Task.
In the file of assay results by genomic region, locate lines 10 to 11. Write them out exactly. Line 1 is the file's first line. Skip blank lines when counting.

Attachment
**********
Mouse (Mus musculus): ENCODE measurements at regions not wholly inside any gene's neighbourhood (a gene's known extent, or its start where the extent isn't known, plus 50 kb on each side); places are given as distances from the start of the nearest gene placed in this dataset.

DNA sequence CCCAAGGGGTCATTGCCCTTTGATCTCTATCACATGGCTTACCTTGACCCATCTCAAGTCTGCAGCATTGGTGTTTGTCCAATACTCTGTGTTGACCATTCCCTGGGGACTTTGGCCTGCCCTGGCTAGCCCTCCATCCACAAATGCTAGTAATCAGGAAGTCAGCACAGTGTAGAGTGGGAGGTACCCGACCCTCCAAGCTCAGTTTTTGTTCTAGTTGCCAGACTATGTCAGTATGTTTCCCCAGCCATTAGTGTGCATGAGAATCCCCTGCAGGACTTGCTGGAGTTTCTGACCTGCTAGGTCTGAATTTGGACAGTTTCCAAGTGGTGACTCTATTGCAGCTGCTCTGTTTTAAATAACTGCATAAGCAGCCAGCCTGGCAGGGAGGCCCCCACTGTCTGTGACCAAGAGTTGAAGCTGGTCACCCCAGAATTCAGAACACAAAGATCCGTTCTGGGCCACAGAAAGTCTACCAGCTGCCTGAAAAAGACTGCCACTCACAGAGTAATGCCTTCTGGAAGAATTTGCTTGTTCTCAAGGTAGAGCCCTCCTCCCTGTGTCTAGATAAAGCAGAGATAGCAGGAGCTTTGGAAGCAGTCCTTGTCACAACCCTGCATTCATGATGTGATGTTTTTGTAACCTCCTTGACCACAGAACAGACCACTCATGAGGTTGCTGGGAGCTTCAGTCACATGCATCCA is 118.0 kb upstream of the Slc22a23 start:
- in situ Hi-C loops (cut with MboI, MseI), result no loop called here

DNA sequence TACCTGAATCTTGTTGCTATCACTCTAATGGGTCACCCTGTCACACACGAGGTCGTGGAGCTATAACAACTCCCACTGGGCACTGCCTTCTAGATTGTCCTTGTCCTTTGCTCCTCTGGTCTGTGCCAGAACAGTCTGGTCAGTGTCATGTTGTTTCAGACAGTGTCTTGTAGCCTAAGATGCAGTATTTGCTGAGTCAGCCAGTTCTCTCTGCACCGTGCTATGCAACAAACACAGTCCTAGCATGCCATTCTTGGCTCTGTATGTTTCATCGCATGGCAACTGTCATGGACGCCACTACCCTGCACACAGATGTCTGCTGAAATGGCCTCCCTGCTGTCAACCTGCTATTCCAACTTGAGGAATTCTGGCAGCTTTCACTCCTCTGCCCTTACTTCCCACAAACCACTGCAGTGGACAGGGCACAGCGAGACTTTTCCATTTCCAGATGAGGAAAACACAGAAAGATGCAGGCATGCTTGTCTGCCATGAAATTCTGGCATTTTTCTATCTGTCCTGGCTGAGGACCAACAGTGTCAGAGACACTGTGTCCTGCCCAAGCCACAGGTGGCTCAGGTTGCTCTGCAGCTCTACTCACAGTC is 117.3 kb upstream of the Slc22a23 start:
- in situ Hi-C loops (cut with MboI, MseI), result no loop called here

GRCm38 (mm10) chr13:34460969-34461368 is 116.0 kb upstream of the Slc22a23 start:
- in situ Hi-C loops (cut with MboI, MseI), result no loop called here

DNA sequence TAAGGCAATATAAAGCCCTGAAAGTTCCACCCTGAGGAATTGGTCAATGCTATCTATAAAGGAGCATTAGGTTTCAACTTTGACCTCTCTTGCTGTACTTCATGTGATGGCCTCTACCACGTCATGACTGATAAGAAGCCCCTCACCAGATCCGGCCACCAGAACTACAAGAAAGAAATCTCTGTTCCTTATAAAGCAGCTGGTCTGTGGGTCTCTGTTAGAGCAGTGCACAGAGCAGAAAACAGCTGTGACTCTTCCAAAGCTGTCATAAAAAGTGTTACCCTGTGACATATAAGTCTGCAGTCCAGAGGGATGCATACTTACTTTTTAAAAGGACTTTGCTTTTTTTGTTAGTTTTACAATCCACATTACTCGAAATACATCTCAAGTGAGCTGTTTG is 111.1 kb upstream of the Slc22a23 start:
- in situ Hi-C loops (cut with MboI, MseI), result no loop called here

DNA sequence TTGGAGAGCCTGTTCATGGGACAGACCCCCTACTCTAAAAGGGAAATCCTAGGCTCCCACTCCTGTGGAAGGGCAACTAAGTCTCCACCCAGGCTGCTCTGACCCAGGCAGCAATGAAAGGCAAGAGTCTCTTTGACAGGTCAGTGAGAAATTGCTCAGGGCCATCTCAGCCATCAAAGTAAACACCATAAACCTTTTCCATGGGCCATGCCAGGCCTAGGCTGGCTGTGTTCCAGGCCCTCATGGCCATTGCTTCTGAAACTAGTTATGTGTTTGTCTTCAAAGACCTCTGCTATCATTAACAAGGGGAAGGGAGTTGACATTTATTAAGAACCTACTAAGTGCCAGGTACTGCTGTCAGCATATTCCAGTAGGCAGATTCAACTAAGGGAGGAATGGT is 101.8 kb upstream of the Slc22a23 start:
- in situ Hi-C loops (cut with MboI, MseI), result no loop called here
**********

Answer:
DNA sequence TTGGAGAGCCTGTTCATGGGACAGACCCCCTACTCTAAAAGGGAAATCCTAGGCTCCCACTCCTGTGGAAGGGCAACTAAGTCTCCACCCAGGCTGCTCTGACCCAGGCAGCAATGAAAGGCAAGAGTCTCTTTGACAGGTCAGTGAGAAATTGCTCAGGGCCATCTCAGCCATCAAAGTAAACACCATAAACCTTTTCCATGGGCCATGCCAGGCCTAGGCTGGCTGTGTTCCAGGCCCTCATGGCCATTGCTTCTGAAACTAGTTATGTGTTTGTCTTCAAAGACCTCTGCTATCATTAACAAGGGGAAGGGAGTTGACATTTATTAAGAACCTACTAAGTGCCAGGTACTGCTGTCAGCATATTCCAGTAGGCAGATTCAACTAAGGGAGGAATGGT is 101.8 kb upstream of the Slc22a23 start:
- in situ Hi-C loops (cut with MboI, MseI), result no loop called here